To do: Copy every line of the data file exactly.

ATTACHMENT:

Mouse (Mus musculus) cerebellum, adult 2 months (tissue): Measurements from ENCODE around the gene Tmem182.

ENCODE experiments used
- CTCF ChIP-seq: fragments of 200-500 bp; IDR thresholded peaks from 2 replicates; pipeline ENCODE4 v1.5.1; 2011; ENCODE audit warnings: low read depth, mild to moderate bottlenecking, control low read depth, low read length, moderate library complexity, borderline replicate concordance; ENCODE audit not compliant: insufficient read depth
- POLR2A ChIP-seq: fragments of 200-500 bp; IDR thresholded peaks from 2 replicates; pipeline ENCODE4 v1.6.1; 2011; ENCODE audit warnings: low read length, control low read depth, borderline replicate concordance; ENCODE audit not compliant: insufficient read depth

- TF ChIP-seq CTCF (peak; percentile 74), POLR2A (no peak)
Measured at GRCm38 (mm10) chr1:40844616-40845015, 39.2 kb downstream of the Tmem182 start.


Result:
Mouse (Mus musculus) cerebellum, adult 2 months (tissue): Measurements from ENCODE around the gene Tmem182.

ENCODE experiments used
- CTCF ChIP-seq: fragments of 200-500 bp; IDR thresholded peaks from 2 replicates; pipeline ENCODE4 v1.5.1; 2011; ENCODE audit warnings: low read depth, mild to moderate bottlenecking, control low read depth, low read length, moderate library complexity, borderline replicate concordance; ENCODE audit not compliant: insufficient read depth
- POLR2A ChIP-seq: fragments of 200-500 bp; IDR thresholded peaks from 2 replicates; pipeline ENCODE4 v1.6.1; 2011; ENCODE audit warnings: low read length, control low read depth, borderline replicate concordance; ENCODE audit not compliant: insufficient read depth

- TF ChIP-seq CTCF (peak; percentile 74), POLR2A (no peak)
Measured at GRCm38 (mm10) chr1:40844616-40845015, 39.2 kb downstream of the Tmem182 start.